India; Web: www.medicalfair-india.com

Dec 8-11; Virtual Venue; Web: jib-innovation.com

India Lab Expo & Analytica Anacon India. Dec 911; Virtual Venue; Web: www.analyticaindia.com

MARCH 2021

64th Congress of the German Society for Endocrinology. Mar 3-5; Berlin, Germany; Web: www.endokrinologie.net

36th International Congress of the International Society of Blood Transfusion (ISBT). Dec 12-16; Virtual Venue; Web: isbtweb.org

Pittcon 2021. Mar 6-10; New Orleans, LA, USA; Web: pittcon.org

72nd AACC Annual Scientific Meeting & Clinical Lab Expo – American Association for Clinical Chemistry. Dec 13-17; Virtual Venue; Web: www.aacc.org

USCAP 110th Annual Meeting - United States & Canadian Academy of Pathology. Mar 13-18; Virtual Venue; Web: www.uscap.org

LABWorld China 2020 (CPhI & P-MEC China). Dec 16-18; Shanghai, China; Web: www.pmecchina.com/labworld

KIMES 2021. Mar 18-21; Seoul, Korea; Web: www.kimes.kr

ITCC 2020 – 16th International Thyroid Congress. Dec 16-20; Virtual Venue; Web: www.itc2020.org

Arab Lab 2021. Mar 22-24 Dubai, UAE; Web: www.arablab.com

31st National Biochemistry Congress of the Turkish Biochemical Society. Dec 18-20; Virtual Venue; Web: www.biyokimyakongresi.org

APRIL 2021

India Lab Expo & Analytica Anacon India. Apr 1516; Mumbai, India; Web: www.analyticaindia.com


Fertility 2021 – Joint Conference of the UK Fertility Societies. Jan 6-10; Virtual Venue; Web: fertilityconference.org

EAHP-SH 2021 – 20th Meeting of the European Association for Haematopathology. Apr 24-29; Dubrovnik, Croatia; Web: www.eahp-sh2021.com


ISLH 2021 – International Society of Laboratory Hematology. May 7-9; New Orleans, LA, USA; Web: www.islh.org

MAY 2021

SLAS 2021 – Society of Laboratory Automation and Screening. Jan 25-27; Virtual Venue; Web: www.slas.org

ESPE 2021 – 59th Annual Meeting of the European Society of Paediatric Endocrinology. May 79; Liverpool, UK; Web: www.eurospe.org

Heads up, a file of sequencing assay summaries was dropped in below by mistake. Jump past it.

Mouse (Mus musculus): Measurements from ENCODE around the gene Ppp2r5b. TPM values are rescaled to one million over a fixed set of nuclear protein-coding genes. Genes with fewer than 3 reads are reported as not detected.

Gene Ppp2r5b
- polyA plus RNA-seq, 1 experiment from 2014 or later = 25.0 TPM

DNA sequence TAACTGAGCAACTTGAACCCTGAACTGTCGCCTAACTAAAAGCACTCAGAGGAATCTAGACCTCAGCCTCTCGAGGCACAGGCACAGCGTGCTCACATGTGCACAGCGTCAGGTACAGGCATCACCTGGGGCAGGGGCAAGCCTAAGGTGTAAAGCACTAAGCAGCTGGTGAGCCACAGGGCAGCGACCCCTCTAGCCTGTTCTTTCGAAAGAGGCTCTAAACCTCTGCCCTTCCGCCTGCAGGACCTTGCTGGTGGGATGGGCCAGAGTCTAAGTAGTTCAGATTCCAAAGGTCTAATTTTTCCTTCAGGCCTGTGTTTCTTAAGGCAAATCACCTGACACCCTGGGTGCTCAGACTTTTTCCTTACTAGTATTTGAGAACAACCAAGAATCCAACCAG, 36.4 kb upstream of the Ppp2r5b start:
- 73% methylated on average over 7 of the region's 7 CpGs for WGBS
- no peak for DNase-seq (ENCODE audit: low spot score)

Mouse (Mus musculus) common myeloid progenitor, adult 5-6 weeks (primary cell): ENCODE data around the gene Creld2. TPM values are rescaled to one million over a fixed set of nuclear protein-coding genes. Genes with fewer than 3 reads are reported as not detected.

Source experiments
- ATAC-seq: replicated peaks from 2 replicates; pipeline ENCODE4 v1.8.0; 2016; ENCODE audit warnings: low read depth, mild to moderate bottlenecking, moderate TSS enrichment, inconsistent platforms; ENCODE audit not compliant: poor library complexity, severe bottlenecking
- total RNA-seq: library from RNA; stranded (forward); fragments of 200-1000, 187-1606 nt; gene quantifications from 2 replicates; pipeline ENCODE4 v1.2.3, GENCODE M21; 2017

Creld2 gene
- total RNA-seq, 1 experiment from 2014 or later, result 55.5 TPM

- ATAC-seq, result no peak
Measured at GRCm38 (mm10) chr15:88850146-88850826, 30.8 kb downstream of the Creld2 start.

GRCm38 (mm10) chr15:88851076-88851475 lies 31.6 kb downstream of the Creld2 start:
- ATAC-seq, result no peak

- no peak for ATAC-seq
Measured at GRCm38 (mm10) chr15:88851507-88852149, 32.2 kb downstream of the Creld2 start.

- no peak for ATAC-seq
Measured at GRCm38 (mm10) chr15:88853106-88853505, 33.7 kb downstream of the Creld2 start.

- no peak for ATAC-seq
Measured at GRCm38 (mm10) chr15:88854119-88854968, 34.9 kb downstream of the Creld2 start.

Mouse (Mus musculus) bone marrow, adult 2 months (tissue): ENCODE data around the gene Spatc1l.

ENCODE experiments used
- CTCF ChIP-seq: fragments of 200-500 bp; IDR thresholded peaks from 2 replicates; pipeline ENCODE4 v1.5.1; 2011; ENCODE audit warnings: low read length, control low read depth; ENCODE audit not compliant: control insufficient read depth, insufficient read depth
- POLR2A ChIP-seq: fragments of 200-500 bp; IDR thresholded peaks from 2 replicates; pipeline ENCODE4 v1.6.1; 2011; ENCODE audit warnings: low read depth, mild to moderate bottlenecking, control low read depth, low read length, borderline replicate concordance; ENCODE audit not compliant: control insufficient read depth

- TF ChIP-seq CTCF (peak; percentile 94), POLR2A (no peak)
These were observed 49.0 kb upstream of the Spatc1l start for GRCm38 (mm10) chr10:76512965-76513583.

IFCC Global Conference: Critical Role of Clinical Laboratories in COVID-19 Pandemic. Feb 15-17; Virtual Venue: Web: www.ifcc.org

ICE 2021 – 19th International Congress of Endocrinology. Feb 24-28; Virtual Venue; Web: icevirtualcongress.com

Immunology 2021 – Annual Meeting of the American Association of Immunologists (AAI). May 12-16; Philadelphia, PA, USA; Web: www.immunology2021.org

Medical Fair India 2021. Feb 25-27; New Delhi,


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ECE 2021 – 23rd European Congress of Endocrinology. May 22-25; Prague, Czech Republic; Web: www.ese-hormones.org

AFCB Congress 2021 – Arab Federation for Clinical Biochemistry and Laboratory Medicine. May 2729; Beirut, Lebanon; Web: www.ifcc.org JUNE 2021

31st Regional Congress of the International Society of Blood Transfusion (ISBT). Jun 6-9; Milan, Italy; Web: isbtweb.org

FOCIS 2021 – Annual Meeting of the Federation of Clinical Immunology Societies. Jun 8-11; Boston, MA, USA; Web: www.focisnet.org

Virtual Pathology Days 2021 – German Society for Pathology. Jun 8-12; Virtual Venue; Web: www.pathologie-dgp.de

26th Annual Congress of the European Hematology Association (EHA). Jun 10-13; Vienna, Austria; Web: ehaweb.org

ESGH 2021 – European Human Genetics Conference. Jun 12-15; Glasgow, UK; Web: www.eshg.org

BIO International Convention 2021 Jun 14-17; Boston, MA, USA; Web: convention.bio.org

47th CBAC – Congress of the Brazilian Society of Clinical Analysis. Jun 20-23; Fortaleza, Brazil; Web: www.sbac.org.br

SLAS Europe 2021 Conference & Exhibition – Society of Laboratory Automation and Screening. Jun 22-25; Vienna, Austria; Web: www.slas.org

81st Scientific Sessions of the American Diabetes Association. Jun 25-29; Washington, DC, USA;

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LabMedica International November/2020

ATTENTION: Due to the CORONAVIRUS PANDEMIC, many events are being rescheduled for a later date, converted into virtual venues, or altogether cancelled. Please check with the event organizer or website prior to planning for any forthcoming event

Web: professional.diabetes.org/scientific-sessions

ESHRE 2021 – 37th Annual Meeting of the European Society of Human Reproduction and Embryology. Jul 27-30; Virtual Venue; Web: www.eshre.eu/ESHRE2021